Monday, 30 September 2013

Fingolimod verses injectable 1st-line therapies

Dear doctor which is the most effective DMT? #MSBlog #MSResearch

"MSers are always asking me which is the best, most effective MS drug? It is not that simple to answer because we don't have many head-2-head studies that aren't biased. For example, even in the TRANSFORMS study that compared fingolimod to interferon-beta (Avonex) study subjects who were enrolled had to have active disease; i.e. they had to have had at least one documented relapse during the previous year or at least two documented relapses during the previous 2 years. As a large proportion (~50%) of them had failed, or had a suboptimal response, to prior interferon therapy the comparison was largely between Fingolimod and interferon failures. We therefore have to rely on so called 'real-life" data from registries and from insurance companies. Although these data sets are not ideal the give us a rough idea of comparative efficacy. This study below shows us that fingolinod is more effective than the injectable first-line therapies. So if you are on an injectable what should you do? This will depend on what country you live as treatment guidelines often dictate how these drugs are prescribed. In the UK you can only go onto fingolimod if you have failed interferon beta; you can't start fingolimod as a first-line therapy, nor can you switch from glatiramer acetate, or natalizumab, if you have not failed interferon-beta in the past. This is part of what I call the MS DMTs doughnut, that urgently needs filling."

"Let's say for argument sake that access to fingolimod is not a problem should you switch? This will depends on how well you are doing on IFNbeta or GA. If you are having relapses, or your MRI shows sub-clinical relapses, then the case for escalation therapy is relatively simple. If you have no evidence of disease activity (NEDA) then other factors will be more influential at an individual level; for example, injection site tolerability, other side effects, contra-indications, the risks of the more effective agents and other lifestyle issues. So there is no simple answer to the question of which is the more effective agent. This why you need to get yourself informed and discuss things in detail with your MS nurse and neurologist."

Epub: Bergvall et al. Comparative effectiveness of fingolimod versus interferons or glatiramer acetate for relapse rates in multiple sclerosis: a retrospective US claims database analysis. Curr Med Res Opin. 2013 Sep.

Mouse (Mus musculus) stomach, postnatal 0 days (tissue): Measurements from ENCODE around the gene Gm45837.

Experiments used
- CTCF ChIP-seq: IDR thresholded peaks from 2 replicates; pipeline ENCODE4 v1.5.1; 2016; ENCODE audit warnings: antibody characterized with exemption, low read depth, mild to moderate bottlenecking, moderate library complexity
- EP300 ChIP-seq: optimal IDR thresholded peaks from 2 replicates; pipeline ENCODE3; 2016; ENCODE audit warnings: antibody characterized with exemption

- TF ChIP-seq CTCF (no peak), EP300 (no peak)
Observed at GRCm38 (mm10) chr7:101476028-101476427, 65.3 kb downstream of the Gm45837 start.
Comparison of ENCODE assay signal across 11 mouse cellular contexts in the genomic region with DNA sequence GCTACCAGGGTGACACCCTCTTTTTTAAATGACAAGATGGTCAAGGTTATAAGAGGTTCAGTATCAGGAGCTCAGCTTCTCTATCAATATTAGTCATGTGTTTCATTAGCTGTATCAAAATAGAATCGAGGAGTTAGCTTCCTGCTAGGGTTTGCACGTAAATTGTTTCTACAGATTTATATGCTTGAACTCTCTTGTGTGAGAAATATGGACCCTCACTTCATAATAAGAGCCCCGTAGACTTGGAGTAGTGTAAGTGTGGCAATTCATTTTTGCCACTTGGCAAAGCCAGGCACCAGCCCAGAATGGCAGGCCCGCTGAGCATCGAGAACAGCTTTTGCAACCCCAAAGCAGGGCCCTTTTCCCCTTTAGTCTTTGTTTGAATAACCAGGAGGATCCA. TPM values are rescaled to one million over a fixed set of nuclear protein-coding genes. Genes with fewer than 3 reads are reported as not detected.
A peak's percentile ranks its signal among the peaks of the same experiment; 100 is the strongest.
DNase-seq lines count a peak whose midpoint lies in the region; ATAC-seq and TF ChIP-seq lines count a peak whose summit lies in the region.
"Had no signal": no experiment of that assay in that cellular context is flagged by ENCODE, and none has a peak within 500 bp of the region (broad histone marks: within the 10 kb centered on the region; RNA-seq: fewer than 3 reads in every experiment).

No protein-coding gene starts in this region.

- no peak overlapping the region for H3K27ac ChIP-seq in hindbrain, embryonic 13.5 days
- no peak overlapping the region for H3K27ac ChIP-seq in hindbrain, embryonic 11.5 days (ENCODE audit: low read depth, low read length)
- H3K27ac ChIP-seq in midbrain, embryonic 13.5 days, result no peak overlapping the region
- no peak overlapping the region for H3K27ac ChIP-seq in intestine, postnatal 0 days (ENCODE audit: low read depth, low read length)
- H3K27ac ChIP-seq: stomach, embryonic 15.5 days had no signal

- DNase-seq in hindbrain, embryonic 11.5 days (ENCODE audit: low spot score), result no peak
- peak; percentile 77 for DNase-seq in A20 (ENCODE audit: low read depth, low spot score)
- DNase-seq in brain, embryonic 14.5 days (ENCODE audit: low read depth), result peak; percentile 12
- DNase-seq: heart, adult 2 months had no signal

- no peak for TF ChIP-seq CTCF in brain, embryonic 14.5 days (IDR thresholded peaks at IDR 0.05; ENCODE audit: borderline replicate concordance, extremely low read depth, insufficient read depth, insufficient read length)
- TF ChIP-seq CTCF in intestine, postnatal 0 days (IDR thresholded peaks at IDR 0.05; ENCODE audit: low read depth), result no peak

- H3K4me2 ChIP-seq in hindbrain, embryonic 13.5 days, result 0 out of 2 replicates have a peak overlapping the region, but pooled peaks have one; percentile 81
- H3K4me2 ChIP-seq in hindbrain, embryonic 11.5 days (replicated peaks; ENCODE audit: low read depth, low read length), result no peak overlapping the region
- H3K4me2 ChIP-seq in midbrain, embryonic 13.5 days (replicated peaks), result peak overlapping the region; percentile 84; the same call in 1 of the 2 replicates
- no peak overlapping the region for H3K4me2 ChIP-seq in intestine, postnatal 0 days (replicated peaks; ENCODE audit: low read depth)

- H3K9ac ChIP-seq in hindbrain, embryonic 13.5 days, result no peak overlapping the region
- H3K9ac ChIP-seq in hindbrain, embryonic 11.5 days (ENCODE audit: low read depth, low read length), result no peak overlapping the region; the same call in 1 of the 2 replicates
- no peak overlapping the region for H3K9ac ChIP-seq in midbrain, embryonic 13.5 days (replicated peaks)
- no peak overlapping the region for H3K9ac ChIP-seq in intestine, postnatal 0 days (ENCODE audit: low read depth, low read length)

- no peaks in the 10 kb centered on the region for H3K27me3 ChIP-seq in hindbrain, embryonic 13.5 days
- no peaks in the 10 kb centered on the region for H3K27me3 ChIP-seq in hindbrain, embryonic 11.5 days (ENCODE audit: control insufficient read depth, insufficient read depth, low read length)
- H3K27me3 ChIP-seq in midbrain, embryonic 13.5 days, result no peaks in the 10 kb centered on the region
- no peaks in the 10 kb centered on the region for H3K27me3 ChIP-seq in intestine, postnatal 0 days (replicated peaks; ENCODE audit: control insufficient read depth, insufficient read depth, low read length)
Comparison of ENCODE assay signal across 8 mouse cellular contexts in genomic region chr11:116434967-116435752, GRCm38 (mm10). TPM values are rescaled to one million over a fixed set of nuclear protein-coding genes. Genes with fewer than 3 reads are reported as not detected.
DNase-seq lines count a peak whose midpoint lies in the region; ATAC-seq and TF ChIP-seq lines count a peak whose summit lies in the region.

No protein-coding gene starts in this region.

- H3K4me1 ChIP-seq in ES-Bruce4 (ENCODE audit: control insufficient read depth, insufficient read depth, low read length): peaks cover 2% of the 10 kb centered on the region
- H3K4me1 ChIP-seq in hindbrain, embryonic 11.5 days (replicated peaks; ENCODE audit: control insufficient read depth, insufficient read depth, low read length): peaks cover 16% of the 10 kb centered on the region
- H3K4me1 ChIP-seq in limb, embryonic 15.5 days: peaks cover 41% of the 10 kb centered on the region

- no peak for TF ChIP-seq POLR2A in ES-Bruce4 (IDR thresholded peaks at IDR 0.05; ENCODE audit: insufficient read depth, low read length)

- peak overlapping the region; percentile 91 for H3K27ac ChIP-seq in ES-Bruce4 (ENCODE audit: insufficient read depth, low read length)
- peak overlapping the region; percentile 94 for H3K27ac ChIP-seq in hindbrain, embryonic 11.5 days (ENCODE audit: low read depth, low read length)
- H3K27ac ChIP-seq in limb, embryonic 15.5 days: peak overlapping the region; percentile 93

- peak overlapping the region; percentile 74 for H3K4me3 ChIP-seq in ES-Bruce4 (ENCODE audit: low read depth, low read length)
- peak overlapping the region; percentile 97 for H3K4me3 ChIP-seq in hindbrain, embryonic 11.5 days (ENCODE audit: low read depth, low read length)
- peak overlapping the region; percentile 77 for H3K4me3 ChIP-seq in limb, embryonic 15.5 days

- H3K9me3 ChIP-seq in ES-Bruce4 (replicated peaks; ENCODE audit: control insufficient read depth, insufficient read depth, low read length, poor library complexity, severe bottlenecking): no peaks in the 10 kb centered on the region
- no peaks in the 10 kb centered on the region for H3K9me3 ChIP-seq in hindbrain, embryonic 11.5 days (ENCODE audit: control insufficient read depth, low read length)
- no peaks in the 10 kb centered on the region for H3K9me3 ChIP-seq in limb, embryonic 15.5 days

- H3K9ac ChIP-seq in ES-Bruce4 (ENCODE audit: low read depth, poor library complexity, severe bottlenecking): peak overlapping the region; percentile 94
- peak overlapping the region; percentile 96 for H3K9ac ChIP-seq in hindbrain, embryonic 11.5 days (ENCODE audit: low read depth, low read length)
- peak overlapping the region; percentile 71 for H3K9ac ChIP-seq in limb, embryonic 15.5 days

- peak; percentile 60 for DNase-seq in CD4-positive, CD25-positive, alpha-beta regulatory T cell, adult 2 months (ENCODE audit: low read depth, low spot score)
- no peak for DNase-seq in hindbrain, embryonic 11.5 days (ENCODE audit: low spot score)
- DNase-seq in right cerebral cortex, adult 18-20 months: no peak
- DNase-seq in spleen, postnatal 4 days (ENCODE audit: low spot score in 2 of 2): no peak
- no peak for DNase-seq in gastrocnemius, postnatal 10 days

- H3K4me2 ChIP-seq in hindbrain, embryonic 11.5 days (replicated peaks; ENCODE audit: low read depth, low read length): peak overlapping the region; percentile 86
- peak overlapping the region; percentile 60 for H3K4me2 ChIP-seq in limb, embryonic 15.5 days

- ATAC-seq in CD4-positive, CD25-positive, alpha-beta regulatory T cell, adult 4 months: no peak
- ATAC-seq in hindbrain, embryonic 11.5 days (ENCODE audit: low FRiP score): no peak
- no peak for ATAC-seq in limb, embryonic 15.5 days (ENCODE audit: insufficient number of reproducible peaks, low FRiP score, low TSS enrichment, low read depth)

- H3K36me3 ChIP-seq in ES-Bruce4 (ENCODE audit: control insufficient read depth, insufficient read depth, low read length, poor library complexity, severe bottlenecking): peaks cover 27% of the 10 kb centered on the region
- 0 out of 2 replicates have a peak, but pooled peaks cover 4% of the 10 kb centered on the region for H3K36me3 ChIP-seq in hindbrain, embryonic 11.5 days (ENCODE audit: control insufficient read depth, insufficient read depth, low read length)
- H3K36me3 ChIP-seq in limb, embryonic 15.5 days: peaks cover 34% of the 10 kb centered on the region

Objective: Disease-modifying therapies, such as fingolimod, interferon (IFN) and glatiramer acetate (GA), have differing effects on relapse rates in MSers, but little is known about the real-world differences in relapse rates with these treatments. This retrospective study assessed relapse rates in patients with active MS initiating fingolimod, IFN or GA therapy in a real-world setting.
Methods: Using administrative claims data from the US PharMetrics Plus database, they identified previously treated and untreated MSers who initiated fingolimod, IFN or GA treatment between 1 October 2010 and 31 March 2011 and had experienced a relapse in the previous year. A claims-based algorithm was used to identify relapses over the persistence period in MSers with 540 days of post-index continuous enrollment. A logistic regression model assessed the probability of having at least one relapse and a generalized linear model estimated differences in annualized relapse rates (ARRs).

Results: The study enrolled 525 MSers (fingolimod, n = 128; combined IFN/GA cohort, n = 397) of the 31, 041 initially identified. Similar findings for fingolimod and IFN/GA were observed for the unadjusted proportion of MSers experiencing relapses (31.3% vs. 34.0%, respectively; p = 0.5653) and ARRs (0.50 vs. 0.55, respectively) while persistent to treatment. After adjusting for baseline differences, fingolimod was associated with a 52% reduction in the probability of having a relapse (odds ratio, 0.48; 95% confidence interval (CI), 0.28-0.84; p = 0.0097) and a 50% reduction in ARR (rate ratio, 0.50; 95% CI, 0.34-0.75; p = 0.0006) compared with IFN/GA.

Limitations: Identification of relapses is based on the claims in the database rather than on a clinical assessment.

Conclusions: In a real-world setting, fingolimod was shown to be associated with significantly lower relapse rates than IFN/GA in MSers who had a history of relapses.

CoI: multiple


  1. Okay, but here's my worry: Someone goes on a first line injectable, right after diagnosis. The person proves to have NEDA from then on. A responder! But how long does that last, really? Anecdotally, do responders do great for 10 years and then suddenly start having relapses? Do they suddenly become secondary progressive? Wouldn't taking a powerful induction therapy have been a better gamble?

    1. Unfortunately, we don't have data on this so it is based on scientific principle. The important point that we need to make is that you should be monitored throughout.


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